Vesiculobullous skin disease in the presence of SLE can be classified as specific or nonspecific depending on histopathological features as (a) TEN-like ACLE – sheet-like cleavage of skin on preexisting ACLE lesions; (b) TEN-like SCLE – cleavage of skin on preexisting annular or psoriasiform SCLE lesions; (c) TEN-like lesions without any preexisting skin lesions; (d) vesiculobullous annular SCLE – bullous lesions at advancing edge of annular lesions; and (e) vesiculobullous chronic cutaneous LE – bullous lesions occurring in discoid lupus lesions. LE-nonspecific vesiculobullous lesions can occur due to other causes which are seen more commonly in SLE but have distinctive histopathology. Examples are dermatitis herpetiformis, epidermolysis bullosa acquisita, bullous pemphigoid-like vesiculobullous LE, and porphyria cutanea tarda.
Apart from LE-associated vesiculobullous disorders, these patients can develop unrelated diseases such as drug-induced TEN, acute graft-versus-host disease, and pseudoporphyria. Ting et al. proposed unifying designation acute syndrome of apoptotic pan-epidermolysis (ASAP) for acute and massive cleavage of the epidermis occurring due to apoptotic injury of any cause. It is an important concept as it allows early diagnosis and rapid treatment.
It is difficult to differentiate TEN-like LE from classical TEN. It is suggested that TEN-like LE has less severe mucosal involvement as compared to classical TEN. Patients with classical TEN have a history of taking incriminating drugs; however, patients with SLE are generally on multiple drugs, and a history of a specific drug may not be forthcoming. Serological tests such as anti-dsDNA, complement levels, and ESR are associated with acute lupus flare, particularly lupus nephritis, but their value in differentiating cutaneous flare or TEN-like ACLE from classical TEN is not known. Callaly et al. described HCQ-associated photo-induced TEN in a patient who was on long-term HCQ and developed classical TEN-like lesions on sun exposure. Our patient had a similar history: HCQ for 2 months, recent sun exposure, consistent clinical features, and histopathological findings. In view of these findings, we believe that our patient developed classical TEN which was induced due to TEN and we managed him by stopping HCQ and prednisolone. He did not develop any recurrence of the lesion even after 1 year of regular follow-up.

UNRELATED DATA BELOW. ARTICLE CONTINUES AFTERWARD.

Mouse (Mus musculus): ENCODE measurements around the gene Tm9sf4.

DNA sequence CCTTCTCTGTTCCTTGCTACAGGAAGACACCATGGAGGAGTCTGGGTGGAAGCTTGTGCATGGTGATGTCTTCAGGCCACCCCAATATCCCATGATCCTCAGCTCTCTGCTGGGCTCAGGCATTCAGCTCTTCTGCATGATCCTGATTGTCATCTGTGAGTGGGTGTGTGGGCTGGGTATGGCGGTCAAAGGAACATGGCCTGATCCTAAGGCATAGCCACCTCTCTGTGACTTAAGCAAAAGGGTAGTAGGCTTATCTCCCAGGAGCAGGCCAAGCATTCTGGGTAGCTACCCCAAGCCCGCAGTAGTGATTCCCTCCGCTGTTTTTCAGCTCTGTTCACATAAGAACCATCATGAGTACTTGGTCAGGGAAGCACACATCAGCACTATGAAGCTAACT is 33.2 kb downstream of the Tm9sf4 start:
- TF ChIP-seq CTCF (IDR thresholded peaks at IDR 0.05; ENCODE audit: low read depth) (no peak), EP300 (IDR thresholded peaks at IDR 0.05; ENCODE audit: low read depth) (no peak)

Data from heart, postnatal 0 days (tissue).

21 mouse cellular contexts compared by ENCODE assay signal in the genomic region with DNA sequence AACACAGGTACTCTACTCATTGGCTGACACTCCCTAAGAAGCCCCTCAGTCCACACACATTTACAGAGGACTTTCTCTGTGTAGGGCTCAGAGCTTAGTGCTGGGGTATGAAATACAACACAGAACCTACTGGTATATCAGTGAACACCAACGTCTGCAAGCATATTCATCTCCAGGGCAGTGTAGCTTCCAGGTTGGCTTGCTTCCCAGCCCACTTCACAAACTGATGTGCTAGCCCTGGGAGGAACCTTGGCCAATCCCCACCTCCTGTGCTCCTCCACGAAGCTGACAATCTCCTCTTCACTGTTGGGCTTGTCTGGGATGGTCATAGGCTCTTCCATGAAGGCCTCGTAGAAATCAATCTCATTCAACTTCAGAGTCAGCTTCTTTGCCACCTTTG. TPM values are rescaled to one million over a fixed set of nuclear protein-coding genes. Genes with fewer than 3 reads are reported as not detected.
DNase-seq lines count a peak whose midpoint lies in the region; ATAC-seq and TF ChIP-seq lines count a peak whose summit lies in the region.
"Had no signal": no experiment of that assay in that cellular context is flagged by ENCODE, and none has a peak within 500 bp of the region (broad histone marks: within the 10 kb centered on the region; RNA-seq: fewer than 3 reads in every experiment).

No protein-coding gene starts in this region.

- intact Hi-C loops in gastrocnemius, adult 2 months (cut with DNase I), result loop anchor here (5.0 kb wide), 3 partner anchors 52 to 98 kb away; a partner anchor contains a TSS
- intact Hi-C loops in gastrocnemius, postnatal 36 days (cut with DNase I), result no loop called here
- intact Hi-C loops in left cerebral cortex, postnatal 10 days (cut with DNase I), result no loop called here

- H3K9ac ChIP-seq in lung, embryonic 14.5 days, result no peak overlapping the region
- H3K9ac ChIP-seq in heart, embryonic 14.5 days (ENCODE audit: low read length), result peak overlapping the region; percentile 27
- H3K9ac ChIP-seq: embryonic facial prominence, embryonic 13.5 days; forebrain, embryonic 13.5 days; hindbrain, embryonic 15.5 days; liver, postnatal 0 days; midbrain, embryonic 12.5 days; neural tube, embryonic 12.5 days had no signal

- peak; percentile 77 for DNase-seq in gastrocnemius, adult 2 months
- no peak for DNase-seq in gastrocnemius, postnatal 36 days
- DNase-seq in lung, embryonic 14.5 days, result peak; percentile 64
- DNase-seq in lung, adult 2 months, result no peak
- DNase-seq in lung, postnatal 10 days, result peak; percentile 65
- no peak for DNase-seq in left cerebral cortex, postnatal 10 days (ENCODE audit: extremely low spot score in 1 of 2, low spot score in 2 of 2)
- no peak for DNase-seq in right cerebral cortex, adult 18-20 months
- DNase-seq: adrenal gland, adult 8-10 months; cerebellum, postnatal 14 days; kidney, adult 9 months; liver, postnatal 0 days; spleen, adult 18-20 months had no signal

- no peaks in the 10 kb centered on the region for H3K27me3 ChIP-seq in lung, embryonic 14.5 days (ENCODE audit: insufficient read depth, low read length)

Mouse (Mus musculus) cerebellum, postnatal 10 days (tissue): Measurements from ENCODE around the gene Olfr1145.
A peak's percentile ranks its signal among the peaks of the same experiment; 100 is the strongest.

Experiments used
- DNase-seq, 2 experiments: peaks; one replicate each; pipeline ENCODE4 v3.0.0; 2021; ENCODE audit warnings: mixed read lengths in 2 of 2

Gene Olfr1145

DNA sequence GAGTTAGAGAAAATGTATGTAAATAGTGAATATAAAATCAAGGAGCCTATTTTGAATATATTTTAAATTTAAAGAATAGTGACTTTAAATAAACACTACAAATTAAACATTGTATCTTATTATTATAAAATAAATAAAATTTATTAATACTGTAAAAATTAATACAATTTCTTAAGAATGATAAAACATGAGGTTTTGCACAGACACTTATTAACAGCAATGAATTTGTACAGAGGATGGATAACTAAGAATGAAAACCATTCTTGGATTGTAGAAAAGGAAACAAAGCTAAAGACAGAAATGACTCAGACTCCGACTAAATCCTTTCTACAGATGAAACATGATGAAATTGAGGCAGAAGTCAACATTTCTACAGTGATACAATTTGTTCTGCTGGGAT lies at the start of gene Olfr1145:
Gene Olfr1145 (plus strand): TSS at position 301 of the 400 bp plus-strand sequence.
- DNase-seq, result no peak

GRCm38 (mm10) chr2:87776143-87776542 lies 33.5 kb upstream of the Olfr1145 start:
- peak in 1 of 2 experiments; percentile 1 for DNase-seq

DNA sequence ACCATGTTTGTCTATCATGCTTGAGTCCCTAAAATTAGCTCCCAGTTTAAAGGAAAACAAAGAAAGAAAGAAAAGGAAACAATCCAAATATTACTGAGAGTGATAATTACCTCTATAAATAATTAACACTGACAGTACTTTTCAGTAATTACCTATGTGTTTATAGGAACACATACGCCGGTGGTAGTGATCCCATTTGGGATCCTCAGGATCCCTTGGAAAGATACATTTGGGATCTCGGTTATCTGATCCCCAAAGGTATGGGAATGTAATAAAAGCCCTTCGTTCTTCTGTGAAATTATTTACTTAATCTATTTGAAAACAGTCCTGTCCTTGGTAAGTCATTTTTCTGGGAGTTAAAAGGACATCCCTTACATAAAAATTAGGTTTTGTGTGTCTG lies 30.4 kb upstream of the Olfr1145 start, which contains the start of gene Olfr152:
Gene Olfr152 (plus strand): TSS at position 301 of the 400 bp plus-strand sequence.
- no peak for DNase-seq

| Conclusion|| |
We present a case of HCQ-induced TEN. Vesiculobullous lesions in the presence of SLE pose a diagnostic challenge. A unifying concept of ASAP is useful in diagnosis but not very helpful in treatment, as the diagnosis of classical TEN requires identification and stopping of incriminating drugs to prevent immunological assault on the epidermis. We need immunological markers to identify various phenomena, as the clinical response of skin to apoptotic injury remains the same and may not help us beyond a certain point.
The authors have taken necessary consent from the patient for publication of his photograph.
Declaration of patient consent
The authors certify that they have obtained all appropriate patient consent forms. In the form, the patient has given his consent for his images and other clinical information to be reported in the journal. The patient understands that name and initials will not be published and due efforts will be made to conceal identity, but anonymity cannot be guaranteed.
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Conflicts of interest
There are no conflicts of interest.
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[Figure 1], [Figure 2], [Figure 3], [Figure 4]